Gordon Wayne Roberts created the tag Stay High 149, combined it with a smoking, halo-adorned stick man he borrowed from The Saint television show and changed the face of graffiti. It's hard to imagine a trip through the subway system in early 70's without seeing his name a dozen times. Changing to his secondary alias, voice of the ghetto, around 1974 , ,he introduced the world to two and three toned markers that spewed rainbows of psychedelic cool. After a 25 year disappearance , a time during which many assumed him dead, he reappeared at a graff show in 2000 and soon launched a comeback that gave a new generation a chance to know and love his work. His tags had the rarest combination of style and meaning I've ever witnessed . High Maintenance is about paying back one of the most inspirational , yet humble cats to ever wield a marker. His spirit and legacy has touched every era of a culture that's blown up world wide. The artists who so generously donated their work for this benefit are giving their collective thanks to a man who transcended graffiti culture and in time be remembered as an American Folk Hero. All net proceeds from this sale will go to Stayhigh's Family.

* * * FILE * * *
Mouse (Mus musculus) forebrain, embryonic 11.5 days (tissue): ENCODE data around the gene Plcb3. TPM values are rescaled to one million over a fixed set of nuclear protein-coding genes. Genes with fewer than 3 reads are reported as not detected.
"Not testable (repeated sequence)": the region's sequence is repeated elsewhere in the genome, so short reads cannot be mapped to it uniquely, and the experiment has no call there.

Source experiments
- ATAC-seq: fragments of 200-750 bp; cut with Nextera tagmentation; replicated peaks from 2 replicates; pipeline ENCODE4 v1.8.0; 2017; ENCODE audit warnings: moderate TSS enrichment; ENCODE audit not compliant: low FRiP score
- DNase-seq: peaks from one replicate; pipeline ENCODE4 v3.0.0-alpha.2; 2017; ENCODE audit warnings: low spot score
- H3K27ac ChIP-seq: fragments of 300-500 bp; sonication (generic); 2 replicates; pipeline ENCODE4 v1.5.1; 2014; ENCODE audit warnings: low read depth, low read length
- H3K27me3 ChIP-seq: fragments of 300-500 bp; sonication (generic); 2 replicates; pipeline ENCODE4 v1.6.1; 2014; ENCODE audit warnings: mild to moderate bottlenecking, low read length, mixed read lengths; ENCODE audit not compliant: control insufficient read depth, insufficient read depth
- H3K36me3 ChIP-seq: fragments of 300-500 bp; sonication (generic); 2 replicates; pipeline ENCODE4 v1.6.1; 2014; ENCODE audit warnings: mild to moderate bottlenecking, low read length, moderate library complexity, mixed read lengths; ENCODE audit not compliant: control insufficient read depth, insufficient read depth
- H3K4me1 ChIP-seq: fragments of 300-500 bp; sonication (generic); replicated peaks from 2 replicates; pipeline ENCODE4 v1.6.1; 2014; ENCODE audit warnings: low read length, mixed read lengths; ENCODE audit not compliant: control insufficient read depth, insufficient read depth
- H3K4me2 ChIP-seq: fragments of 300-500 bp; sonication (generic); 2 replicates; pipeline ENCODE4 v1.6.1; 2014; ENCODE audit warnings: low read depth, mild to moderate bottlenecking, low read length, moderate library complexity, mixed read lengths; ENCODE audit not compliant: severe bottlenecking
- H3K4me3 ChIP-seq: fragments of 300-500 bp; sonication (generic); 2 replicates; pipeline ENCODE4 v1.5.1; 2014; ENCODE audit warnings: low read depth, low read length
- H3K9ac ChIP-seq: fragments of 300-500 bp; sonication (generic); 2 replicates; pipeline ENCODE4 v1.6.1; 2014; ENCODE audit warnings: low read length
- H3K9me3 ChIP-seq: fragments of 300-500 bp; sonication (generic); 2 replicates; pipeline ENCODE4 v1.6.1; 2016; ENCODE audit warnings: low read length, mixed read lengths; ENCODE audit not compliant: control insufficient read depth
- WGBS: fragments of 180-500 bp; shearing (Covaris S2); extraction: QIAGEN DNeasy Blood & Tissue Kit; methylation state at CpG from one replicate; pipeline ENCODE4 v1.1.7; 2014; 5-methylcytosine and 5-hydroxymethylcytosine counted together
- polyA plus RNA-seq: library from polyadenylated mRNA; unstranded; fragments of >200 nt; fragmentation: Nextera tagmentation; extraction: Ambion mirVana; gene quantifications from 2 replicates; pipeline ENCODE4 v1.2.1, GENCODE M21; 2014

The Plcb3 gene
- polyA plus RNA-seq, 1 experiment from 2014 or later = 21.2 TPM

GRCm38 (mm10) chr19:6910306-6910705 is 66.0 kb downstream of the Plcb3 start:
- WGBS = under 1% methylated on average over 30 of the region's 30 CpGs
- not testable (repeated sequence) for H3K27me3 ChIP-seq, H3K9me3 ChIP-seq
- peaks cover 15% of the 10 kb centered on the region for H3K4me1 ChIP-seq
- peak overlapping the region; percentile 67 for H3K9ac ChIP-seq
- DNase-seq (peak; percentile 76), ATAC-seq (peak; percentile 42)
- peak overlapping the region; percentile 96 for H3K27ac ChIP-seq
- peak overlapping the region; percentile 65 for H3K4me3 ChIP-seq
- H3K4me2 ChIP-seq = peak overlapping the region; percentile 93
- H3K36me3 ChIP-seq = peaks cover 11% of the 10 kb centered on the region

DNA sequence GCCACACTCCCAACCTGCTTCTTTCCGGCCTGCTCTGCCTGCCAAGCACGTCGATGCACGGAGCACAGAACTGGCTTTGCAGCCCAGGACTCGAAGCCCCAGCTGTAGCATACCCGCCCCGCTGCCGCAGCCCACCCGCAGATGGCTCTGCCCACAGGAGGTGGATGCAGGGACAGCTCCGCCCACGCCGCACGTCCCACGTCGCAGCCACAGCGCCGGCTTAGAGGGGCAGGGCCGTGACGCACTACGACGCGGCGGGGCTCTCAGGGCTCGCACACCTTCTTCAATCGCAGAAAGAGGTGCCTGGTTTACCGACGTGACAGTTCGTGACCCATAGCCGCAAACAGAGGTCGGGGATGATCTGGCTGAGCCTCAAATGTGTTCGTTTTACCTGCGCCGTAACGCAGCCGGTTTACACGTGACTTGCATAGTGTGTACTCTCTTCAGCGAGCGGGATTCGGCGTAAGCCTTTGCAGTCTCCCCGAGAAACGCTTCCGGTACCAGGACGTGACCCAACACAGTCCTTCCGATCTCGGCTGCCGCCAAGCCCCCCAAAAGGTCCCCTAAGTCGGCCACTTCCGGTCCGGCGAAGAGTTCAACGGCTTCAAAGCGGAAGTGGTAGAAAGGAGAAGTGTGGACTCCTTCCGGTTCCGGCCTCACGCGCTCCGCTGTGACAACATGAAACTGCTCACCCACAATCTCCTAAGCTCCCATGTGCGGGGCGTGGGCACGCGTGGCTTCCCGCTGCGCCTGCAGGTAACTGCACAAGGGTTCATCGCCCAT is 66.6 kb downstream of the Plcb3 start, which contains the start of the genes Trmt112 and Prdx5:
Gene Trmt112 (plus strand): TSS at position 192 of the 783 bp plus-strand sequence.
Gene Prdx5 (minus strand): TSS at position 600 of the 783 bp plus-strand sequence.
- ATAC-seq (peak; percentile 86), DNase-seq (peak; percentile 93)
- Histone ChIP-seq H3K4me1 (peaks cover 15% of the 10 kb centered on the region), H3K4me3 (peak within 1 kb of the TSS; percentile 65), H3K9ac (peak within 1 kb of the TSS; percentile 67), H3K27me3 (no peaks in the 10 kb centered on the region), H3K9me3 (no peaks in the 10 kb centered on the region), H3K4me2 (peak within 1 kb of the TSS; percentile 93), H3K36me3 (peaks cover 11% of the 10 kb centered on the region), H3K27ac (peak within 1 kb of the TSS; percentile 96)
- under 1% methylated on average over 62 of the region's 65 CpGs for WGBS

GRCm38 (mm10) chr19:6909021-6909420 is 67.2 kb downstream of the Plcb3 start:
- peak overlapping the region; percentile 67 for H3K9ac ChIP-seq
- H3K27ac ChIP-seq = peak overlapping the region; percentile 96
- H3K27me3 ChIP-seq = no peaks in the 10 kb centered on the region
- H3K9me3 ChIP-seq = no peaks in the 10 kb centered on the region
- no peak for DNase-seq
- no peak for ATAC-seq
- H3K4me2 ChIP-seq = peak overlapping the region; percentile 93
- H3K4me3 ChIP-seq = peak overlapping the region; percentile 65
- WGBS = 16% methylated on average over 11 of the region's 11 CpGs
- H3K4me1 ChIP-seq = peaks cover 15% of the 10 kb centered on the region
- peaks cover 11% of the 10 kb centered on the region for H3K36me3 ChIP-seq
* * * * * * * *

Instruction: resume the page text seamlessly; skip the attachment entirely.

To call WON ABC ( Art Bombing Clan ) a graffiti artist simply isn't fair. He is – in no particular order – an illustrator, an artist, a graffiti muralist and a social commentator. His roots are in the German train painting scene of the mid-80's where one of his most iconic images was a train painted as a dragon. He continued to bomb through the 90's painting walls around the world. WON decided very early on that he could not be co-opted and most of his public paintings have been for community's of people he enjoys. He's painted in Thailand, Sri Lanka, Jamaica, Belize and Cuba, when he's happy and turned on by the people he leaves a painting behind, done with paint that he's happily paid for. He could easily have a sponsor for these types of things, but then that would dilute the message "What you give is yours forever, what you keep is lost forever."
As good as WON is technically his concepts are what set him apart. In a recent painting of Tupac his portrait is seen staring at us from the side of an American dollar bill that's filled with hip hop iconography from guns to mics. Many other writers with this technical ability would've done the portrait with a nicely lettered name, that's no longer enough for WON. If the envelope's not pushed it's not worth his time.